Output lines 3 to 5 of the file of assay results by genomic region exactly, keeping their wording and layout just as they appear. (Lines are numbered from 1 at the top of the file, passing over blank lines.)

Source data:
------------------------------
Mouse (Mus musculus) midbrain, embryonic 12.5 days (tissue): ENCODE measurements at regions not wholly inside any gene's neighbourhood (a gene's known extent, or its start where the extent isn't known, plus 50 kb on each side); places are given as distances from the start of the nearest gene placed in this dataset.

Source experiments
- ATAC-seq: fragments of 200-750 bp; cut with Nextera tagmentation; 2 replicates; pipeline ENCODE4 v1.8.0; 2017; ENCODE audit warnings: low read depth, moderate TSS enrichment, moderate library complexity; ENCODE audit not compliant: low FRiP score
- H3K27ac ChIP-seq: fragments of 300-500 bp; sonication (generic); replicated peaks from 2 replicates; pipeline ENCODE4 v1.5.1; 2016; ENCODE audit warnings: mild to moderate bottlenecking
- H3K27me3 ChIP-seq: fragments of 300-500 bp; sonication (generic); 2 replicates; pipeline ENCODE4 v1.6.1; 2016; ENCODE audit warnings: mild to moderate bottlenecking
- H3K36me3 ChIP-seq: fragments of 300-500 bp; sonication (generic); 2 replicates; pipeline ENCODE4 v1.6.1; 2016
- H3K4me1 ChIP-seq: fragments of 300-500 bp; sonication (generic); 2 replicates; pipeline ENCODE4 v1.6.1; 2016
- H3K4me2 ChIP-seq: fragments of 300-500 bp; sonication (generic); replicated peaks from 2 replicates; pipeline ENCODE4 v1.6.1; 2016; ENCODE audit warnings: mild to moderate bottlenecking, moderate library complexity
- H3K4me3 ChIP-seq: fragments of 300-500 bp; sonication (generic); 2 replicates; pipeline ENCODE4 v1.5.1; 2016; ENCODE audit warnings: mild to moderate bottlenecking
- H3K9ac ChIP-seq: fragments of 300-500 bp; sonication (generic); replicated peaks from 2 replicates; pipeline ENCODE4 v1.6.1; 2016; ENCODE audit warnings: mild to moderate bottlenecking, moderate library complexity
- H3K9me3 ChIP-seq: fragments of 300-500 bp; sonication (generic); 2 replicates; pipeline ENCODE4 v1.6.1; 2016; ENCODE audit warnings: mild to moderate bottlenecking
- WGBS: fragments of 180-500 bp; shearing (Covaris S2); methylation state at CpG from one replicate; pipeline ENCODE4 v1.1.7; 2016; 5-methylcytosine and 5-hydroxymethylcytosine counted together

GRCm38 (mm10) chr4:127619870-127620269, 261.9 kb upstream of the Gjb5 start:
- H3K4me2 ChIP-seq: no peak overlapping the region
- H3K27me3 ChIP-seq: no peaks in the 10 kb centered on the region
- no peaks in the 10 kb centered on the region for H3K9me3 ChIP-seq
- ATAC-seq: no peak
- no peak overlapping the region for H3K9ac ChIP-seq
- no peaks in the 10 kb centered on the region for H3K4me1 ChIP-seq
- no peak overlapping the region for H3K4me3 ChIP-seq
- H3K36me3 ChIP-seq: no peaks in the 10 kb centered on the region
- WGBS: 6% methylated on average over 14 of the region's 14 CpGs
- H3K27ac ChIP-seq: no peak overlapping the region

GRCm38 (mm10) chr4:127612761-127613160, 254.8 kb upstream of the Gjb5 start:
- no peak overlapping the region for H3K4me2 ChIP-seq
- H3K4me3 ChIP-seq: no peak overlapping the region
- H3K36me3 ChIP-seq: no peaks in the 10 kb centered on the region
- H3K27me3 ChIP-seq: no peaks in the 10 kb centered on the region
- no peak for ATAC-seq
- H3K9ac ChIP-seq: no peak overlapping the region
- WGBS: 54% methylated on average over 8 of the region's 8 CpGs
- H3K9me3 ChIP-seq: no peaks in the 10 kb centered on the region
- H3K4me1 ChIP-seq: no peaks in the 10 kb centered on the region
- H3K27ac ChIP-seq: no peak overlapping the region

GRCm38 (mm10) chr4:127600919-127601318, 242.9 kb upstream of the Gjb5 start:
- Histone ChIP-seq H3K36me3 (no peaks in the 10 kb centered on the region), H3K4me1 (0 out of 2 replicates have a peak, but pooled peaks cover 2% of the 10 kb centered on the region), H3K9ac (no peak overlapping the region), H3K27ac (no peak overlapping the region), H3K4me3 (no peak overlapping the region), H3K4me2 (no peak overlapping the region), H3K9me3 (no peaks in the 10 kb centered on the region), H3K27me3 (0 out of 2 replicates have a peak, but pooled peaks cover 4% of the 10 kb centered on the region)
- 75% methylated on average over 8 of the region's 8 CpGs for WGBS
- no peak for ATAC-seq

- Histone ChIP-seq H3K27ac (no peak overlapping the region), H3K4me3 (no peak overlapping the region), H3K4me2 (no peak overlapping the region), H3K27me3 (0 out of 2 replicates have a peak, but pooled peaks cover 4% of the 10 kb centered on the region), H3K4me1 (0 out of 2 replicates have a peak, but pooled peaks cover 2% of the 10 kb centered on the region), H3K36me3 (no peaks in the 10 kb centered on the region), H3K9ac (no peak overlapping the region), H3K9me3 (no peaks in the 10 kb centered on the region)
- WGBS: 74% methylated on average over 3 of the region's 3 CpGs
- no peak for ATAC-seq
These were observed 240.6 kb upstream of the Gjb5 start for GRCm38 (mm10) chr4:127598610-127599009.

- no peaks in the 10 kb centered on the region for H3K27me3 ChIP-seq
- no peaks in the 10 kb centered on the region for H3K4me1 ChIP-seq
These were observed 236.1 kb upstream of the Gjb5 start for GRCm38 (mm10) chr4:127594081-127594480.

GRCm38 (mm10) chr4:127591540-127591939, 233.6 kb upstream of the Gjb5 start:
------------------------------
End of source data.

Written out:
- ATAC-seq: fragments of 200-750 bp; cut with Nextera tagmentation; 2 replicates; pipeline ENCODE4 v1.8.0; 2017; ENCODE audit warnings: low read depth, moderate TSS enrichment, moderate library complexity; ENCODE audit not compliant: low FRiP score
- H3K27ac ChIP-seq: fragments of 300-500 bp; sonication (generic); replicated peaks from 2 replicates; pipeline ENCODE4 v1.5.1; 2016; ENCODE audit warnings: mild to moderate bottlenecking
- H3K27me3 ChIP-seq: fragments of 300-500 bp; sonication (generic); 2 replicates; pipeline ENCODE4 v1.6.1; 2016; ENCODE audit warnings: mild to moderate bottlenecking